Use this URL to cite or link to this record in EThOS: http://ethos.bl.uk/OrderDetails.do?uin=uk.bl.ethos.530258
Title: Targeting FOXO3a and sirtuins in breast cancer
Author: Peck, Barrie
Awarding Body: Imperial College London
Current Institution: Imperial College London
Date of Award: 2011
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Abstract:
SIRT proteins play an important role in the survival and drug resistance of tumour cells, especially during chemotherapy. In this study, we investigated the potency, specificity and cellular targets of three recently identified SIRT inhibitors, Sirtinol, Salermide and EX527. Our results identify the specificity and cellular targets of these novel inhibitors, and suggest that SIRT inhibitors require combined targeting of both SIRT1 and SIRT2 to induce p53 acetylation and cell death in breast cancer cells. Assessing the role of sirtuins in chemoresistance, cisplatin resistant cell lines were developed and characterized. Cisplatin resistant cells (CisR) were found to have higher levels of SIRT1, repressing the activation of FOXO3a. MCF-7 cells overexpressing SIRT1 were also shown to be protected against cisplatin treatment, highlighting its role in resistance. Sirtuins have many cellular targets, including alpha-tubulin, PARP, ku70 and FOXO3a. Because of the similarities between the regulation of p53 and FOXO3a, we decided to elucidate the effect of sirtinol treatment on FOXO3a. Sirtinol treatment was shown to stabilize FOXO3a, similar to its effect on p53, but at lower concentrations. We have shown previously that FOXO3a is an important downstream mediator of the cytotoxicity of receptor tyrosine kinase targeted therapies. To examine the conjecture whether sirtuin inhibitors could increase the proapoptotic potency of lapatinib through stabilization of FOXO3a, lapatinib was treated alone and in combination with sirtinol and EX527. Sirtinol was found to synergise with lapatinib treatment (in cells containing mutant p53) and this was dependent on the presence of FOXO proteins, highlighting the use of sirtuin inhibitors in increasing the efficacy of therapies that indirectly target FOXO3a.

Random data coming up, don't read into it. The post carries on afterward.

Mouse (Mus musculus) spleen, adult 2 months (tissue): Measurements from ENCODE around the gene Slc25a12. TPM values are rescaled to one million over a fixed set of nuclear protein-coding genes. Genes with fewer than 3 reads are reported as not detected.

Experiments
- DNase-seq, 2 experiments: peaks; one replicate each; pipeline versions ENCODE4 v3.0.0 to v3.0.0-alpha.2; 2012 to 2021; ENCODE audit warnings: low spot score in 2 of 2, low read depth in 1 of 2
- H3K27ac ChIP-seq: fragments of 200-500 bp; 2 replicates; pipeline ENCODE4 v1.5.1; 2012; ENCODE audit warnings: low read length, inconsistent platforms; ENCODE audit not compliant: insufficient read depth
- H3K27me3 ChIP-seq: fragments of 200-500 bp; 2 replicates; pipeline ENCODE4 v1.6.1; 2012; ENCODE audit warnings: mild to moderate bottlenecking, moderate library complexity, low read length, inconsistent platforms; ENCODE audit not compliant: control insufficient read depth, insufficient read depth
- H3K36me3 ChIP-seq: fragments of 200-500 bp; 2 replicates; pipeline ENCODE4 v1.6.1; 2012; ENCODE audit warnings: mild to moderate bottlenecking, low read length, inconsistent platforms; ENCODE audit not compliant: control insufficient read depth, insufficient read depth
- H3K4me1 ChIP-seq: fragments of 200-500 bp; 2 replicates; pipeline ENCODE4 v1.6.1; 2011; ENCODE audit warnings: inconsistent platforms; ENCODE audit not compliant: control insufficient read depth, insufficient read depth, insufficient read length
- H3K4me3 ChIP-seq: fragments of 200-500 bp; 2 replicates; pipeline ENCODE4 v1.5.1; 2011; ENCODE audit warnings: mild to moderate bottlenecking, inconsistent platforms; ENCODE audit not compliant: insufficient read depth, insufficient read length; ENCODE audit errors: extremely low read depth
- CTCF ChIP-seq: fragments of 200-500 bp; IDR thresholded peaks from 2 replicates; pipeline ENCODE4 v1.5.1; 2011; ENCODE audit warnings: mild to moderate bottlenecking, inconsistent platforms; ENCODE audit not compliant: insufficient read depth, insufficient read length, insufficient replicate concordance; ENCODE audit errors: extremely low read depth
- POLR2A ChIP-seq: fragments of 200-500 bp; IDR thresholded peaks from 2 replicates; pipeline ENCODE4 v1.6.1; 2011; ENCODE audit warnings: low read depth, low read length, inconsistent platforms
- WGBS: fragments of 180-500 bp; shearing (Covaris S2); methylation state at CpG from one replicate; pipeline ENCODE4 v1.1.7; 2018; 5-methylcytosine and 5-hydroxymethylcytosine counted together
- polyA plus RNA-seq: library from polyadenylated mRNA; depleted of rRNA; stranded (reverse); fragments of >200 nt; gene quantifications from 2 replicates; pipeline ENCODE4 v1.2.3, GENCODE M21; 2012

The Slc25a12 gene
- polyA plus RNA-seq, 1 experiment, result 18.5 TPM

Supervisor: Lam, Eric Sponsor: Not available
Qualification Name: Thesis (Ph.D.) Qualification Level: Doctoral
EThOS ID: uk.bl.ethos.530258  DOI: Not available
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